This is the energy responsible for deriving the impressions of what has already been learned. Its role it to take care of our responses, reactions and therefore its movement is directed from the center to the periphery. Under its influence the central nervous system sends signals to a given muscle or organ.
This is the sub-dosha responsible for the actions and expressions that are the result of the energy obtained and absorbed. Powered by its energy, each cell performs its unique function. Udana vayu creates cellular energy and builds the proteins in our body with the help of the nutrients we consume. It affects our nerves, which in turn instruct the muscles and organs to function in the right way.
Apana vayu /vata
In addition to beneficial substances, cellular activity also produces waste. While udana vata is responsible for the production, apana vata is tasked with cleaning waste. It eliminates the waste substances mainly through the functions of the excretory system – urination, defecation and menstruation. Apana vata is the foundation for all the downward energy of the body and as such it also supplies the energy needed to bring the child out of the womb and for its arrival on the planet Earth.
When Vata is out of balance, qualities that are specific for this dosha can be observed in excess. The specific symptoms that may arise as a result of the imbalance, depend on which channel is affected and which tissue is affected in the respective channel.
In general, signs of aggravated Vata in the body include weight loss, a sense of chill, cracked lips, rough skin, constipation, insomnia, difficult or reduced concentration, pains in the body similar to shooting pain, touchiness and irregular menstruation in women.
How to balance Vata dosha with the help of Ayurveda
Ayurveda‘s teachings offer many approaches that can help us balance our Vata dosha. The used methods can include diet, herbal treatment, color therapy, aromas, mantras, massage oils and others, change in the lifestyle, and the most useful method is to apply a combination of treatments.
What we need to do is to enhance the qualities that counteract the imbalance that has occurred. When we feel excessive lightness, we have to enhance heaviness, if we feel excessive cold – we must increase the heat; and where there is an excess in hardness – we must increase the softness, and so on.
One of the most important ways to maintain our health and help ourselves in the process of healing of our dosha is to change our lifestyle. We must undergo regular healthy practices that are in harmony with the rhythms of nature.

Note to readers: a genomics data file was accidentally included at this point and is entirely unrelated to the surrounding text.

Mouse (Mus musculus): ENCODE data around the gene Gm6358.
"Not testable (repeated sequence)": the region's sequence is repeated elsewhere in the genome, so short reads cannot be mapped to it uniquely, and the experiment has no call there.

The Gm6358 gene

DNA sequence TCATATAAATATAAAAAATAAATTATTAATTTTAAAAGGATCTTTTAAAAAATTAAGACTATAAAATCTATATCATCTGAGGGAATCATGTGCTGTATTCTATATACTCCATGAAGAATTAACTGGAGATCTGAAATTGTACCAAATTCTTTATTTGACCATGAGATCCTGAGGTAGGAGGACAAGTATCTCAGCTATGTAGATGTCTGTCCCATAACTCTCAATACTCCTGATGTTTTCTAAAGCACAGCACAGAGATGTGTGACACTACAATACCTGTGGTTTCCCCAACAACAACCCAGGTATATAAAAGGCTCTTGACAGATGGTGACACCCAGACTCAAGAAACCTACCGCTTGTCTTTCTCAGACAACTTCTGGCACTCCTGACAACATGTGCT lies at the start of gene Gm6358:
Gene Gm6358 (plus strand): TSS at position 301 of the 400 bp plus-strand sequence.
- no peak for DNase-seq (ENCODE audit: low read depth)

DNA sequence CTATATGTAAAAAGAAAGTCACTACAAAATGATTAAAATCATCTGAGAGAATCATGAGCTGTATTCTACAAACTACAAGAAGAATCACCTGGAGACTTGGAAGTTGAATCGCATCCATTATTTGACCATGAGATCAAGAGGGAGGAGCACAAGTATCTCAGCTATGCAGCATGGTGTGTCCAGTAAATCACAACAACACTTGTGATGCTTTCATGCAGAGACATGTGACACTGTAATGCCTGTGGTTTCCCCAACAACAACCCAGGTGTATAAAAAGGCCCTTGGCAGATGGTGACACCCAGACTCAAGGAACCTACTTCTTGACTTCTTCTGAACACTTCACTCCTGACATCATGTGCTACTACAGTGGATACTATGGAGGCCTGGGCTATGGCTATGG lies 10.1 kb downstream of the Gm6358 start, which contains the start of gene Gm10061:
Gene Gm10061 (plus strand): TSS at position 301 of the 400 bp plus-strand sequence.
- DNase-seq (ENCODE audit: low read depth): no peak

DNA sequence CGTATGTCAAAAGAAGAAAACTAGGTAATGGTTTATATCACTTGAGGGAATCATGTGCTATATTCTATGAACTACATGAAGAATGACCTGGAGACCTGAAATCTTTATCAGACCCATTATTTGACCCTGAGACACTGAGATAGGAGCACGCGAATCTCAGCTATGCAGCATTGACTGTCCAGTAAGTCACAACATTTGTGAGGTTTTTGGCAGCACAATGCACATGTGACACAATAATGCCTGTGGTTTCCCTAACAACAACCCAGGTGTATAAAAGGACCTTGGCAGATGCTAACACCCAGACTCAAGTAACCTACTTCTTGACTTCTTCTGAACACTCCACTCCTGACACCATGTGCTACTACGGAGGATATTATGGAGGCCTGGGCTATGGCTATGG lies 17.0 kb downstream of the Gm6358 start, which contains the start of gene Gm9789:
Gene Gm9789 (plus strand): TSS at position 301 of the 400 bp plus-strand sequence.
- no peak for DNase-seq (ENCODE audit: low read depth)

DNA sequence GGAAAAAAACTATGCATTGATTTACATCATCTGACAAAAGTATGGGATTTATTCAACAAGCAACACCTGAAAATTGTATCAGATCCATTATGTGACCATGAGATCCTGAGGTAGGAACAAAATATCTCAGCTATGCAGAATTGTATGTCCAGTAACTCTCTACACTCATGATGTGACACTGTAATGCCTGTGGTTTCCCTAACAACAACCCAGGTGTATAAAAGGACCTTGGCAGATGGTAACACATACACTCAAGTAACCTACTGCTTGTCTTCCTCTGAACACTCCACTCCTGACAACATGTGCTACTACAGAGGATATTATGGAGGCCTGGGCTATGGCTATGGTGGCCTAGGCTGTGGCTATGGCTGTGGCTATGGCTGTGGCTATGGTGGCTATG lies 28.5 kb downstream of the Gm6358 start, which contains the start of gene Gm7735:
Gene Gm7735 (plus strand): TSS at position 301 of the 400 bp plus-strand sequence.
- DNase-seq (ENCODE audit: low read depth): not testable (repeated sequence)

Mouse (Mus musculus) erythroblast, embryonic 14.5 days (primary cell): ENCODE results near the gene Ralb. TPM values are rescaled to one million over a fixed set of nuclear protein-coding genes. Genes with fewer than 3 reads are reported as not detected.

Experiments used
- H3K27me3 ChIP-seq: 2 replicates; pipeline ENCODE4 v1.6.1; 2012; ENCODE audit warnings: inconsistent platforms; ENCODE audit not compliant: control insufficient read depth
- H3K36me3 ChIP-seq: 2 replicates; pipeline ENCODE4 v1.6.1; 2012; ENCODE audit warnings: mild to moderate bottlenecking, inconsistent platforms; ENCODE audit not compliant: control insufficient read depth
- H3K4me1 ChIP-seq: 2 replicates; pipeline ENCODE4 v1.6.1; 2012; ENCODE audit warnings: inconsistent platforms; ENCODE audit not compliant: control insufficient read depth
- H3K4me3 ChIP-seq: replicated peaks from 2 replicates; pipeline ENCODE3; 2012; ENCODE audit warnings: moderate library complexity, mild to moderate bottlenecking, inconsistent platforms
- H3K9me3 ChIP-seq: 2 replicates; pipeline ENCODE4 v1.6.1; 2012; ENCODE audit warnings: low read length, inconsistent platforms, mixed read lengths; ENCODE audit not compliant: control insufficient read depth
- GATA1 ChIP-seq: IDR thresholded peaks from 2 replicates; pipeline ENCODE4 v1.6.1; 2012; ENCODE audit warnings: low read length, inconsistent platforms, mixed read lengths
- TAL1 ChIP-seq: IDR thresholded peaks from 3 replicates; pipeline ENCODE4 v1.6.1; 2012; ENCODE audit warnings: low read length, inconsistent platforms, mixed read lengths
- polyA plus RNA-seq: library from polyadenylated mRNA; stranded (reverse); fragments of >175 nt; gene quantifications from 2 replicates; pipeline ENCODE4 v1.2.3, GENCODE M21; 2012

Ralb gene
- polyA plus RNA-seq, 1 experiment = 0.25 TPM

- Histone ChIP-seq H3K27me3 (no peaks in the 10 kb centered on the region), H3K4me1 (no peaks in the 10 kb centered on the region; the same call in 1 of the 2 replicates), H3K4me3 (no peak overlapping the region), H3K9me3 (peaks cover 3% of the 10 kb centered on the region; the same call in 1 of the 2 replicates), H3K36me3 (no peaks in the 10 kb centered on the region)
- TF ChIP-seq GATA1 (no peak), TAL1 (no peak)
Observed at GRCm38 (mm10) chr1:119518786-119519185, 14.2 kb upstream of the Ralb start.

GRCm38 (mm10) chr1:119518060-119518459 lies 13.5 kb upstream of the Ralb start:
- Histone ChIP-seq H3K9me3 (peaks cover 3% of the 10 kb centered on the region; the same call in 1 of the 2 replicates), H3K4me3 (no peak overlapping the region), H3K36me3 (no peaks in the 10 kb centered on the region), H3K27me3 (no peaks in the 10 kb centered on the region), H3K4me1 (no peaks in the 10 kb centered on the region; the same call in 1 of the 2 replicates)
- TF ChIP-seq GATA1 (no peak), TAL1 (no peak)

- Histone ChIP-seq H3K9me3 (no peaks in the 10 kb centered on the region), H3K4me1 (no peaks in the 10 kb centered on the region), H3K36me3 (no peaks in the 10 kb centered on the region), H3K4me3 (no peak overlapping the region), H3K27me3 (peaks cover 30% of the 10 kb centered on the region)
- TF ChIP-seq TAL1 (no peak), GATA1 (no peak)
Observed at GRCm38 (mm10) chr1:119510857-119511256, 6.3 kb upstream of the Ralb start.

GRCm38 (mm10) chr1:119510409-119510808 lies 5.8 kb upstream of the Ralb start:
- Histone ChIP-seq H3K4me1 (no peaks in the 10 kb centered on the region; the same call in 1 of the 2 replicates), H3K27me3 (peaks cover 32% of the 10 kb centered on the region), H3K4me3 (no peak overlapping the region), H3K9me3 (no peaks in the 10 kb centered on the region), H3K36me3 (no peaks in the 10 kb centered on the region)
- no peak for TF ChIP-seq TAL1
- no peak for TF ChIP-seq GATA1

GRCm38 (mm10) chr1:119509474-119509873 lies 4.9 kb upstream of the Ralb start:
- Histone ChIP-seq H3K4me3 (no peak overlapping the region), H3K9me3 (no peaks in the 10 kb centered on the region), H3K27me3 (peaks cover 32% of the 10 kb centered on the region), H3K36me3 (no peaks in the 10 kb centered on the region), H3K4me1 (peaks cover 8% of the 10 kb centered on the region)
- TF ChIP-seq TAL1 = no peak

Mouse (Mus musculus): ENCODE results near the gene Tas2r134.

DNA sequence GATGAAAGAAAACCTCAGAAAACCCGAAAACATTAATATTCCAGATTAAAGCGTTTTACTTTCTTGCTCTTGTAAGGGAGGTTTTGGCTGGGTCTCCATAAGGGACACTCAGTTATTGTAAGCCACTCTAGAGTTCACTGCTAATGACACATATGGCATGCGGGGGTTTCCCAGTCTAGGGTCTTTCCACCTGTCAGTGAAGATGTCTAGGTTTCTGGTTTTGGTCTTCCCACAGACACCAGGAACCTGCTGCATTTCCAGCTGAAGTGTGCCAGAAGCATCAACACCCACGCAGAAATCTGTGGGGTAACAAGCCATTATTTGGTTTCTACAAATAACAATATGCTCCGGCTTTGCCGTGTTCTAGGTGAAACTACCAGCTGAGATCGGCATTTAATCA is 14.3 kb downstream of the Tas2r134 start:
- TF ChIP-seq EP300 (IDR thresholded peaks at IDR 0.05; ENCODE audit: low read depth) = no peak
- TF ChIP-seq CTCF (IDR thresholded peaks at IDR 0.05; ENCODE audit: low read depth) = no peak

Stability improves considerably if we try to eat and sleep at the same time every day. It is best to wake up half an hour before sunrise. Since the ears are particularly sensitive to the imbalance of Vata dosha, we can try to protect the ear canals by placing a few drops of warm ghee (cleansed butter) or sesame oil in them every day – this is a traditional ayurvedic practice that helps to soothe Vata dosha. When you are outdoors, use ear-flaps, hat, earplugs or cotton balls to provide extra protection from the wind.
It is good to add to our morning rituals drinking a cup of warm water with lemon right after getting up. Thus, we support the peristalsis and the colon. Ayurveda recommends also abyanga (oil massage) at least once a week, meditation, as well as yoga practice. The moderate, sequential loading regulates the mobile nature of our Vata dosha. It is good to include in our yoga practice the sitting forward bending while in a head-knee position (paschimotahasana).
We can also experiment with static positions such as virabhadrasana 2 (warrior 2), which helps us improve our strength and stability. If you feel too stimulated or tired during a practice, do a few restorative positions to start the deep relaxation, for example, the child’s pose or shavasana.
We have to eat regularly throughout the day, as it is best to have five meals a day, consumed every three hours. These meals should be eaten always at the same time. This increases both the heavy and stable qualities. The food should be slightly oily, warm when possible and moderately seasoned.
The bedtime should be about 22 p.m., although it depends somewhat on the sunset and varies during the different seasons of the year, as well as on the latitude. The wake up time and bedtime should be at the same time every day so we can improve our stability.
You can try to counteract the symptoms of Vata dosha by wearing several layers of warm clothes and applying regular massages to the body and head. It is not recommended to stay hungry for a long time. Regular steam baths are recommended. To overcome the excess of Vata, we also need to limit the need to speak unnecessarily.